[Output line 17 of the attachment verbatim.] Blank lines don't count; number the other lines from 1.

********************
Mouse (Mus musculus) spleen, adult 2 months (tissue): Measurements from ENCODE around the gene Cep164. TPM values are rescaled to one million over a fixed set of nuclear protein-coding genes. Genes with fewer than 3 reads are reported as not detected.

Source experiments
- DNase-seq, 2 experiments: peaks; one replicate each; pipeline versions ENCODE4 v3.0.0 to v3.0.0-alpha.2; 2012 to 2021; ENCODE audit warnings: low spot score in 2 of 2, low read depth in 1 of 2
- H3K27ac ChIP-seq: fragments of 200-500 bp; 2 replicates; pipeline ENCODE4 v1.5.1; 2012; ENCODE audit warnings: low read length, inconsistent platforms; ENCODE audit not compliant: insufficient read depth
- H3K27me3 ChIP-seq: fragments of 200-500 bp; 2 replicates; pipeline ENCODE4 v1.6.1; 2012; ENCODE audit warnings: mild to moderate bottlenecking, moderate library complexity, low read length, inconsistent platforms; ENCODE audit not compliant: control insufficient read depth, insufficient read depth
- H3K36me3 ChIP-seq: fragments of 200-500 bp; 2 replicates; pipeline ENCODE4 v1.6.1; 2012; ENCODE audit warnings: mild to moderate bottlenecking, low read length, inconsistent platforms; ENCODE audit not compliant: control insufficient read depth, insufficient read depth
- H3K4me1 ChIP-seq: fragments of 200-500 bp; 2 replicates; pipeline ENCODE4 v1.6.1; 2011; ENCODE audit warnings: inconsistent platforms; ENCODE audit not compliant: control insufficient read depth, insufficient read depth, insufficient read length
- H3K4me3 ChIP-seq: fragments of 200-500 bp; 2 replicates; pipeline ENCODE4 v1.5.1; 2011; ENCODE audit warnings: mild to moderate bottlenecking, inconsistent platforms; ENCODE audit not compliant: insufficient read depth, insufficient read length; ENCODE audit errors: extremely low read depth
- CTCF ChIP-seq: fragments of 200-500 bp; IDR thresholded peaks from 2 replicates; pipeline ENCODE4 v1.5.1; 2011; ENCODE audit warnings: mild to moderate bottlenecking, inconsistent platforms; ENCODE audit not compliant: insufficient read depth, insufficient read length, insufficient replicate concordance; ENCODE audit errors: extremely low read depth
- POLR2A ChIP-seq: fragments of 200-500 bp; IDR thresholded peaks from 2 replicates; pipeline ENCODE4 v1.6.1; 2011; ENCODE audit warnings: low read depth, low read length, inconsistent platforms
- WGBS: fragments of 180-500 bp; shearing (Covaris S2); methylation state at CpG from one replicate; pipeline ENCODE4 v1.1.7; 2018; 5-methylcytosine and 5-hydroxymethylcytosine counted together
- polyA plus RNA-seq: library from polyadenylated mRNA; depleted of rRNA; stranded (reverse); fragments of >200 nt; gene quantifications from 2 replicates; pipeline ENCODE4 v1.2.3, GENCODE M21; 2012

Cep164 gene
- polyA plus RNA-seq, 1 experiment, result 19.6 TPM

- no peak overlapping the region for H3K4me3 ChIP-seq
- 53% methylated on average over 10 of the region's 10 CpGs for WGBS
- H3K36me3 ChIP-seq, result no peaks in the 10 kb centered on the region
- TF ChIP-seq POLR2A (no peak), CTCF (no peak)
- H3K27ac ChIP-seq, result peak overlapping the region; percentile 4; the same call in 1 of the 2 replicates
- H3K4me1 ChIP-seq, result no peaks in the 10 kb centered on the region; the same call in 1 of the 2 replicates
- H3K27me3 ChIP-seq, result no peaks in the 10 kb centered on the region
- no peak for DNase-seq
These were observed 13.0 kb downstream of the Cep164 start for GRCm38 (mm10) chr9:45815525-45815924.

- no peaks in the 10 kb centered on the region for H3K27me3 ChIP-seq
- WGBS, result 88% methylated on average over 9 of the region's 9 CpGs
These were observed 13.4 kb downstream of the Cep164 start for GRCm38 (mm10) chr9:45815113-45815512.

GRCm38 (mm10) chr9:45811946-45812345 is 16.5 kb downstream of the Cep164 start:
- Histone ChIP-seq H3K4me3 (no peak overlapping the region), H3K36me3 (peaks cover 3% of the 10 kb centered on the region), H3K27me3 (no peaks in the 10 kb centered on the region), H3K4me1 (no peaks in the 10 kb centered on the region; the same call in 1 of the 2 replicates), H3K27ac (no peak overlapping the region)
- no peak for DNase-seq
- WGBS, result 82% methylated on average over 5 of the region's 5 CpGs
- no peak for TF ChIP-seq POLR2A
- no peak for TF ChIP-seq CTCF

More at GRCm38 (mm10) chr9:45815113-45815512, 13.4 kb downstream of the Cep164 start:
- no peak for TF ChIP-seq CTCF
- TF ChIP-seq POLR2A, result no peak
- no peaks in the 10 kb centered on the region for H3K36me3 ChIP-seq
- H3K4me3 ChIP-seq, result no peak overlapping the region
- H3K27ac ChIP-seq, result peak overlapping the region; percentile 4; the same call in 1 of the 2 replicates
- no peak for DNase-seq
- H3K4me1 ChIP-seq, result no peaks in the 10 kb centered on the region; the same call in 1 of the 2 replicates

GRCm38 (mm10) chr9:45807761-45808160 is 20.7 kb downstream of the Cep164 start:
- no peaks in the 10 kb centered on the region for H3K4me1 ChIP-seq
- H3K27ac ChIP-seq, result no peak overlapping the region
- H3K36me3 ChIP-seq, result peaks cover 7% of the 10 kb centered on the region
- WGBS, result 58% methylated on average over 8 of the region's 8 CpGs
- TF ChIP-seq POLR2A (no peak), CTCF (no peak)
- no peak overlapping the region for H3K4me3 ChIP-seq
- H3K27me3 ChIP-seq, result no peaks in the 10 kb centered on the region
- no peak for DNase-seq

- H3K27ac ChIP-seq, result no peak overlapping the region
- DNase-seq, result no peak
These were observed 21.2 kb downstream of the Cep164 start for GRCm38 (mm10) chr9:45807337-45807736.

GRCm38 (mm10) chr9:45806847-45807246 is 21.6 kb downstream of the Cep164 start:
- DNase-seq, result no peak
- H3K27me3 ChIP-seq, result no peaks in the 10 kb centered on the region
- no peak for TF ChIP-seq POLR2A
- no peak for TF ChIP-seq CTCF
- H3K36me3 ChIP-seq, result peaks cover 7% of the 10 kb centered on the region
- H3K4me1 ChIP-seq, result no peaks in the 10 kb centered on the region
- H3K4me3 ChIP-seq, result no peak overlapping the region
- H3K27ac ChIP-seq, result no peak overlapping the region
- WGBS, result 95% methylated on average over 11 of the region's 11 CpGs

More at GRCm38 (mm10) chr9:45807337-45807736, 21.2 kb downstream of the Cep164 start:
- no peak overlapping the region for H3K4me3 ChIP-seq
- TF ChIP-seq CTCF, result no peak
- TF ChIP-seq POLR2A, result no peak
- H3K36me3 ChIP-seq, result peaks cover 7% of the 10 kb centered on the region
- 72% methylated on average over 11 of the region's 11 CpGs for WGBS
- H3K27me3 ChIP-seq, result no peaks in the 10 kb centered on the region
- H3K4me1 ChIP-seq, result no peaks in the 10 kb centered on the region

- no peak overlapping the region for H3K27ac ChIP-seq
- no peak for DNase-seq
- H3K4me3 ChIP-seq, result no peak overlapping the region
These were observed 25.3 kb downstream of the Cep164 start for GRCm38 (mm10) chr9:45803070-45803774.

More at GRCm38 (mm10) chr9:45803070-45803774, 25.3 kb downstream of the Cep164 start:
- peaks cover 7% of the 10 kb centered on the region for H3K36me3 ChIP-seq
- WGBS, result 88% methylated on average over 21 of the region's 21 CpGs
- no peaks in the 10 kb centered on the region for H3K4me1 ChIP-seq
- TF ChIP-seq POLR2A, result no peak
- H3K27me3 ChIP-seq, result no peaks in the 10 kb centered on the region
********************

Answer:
- H3K36me3 ChIP-seq, result no peaks in the 10 kb centered on the region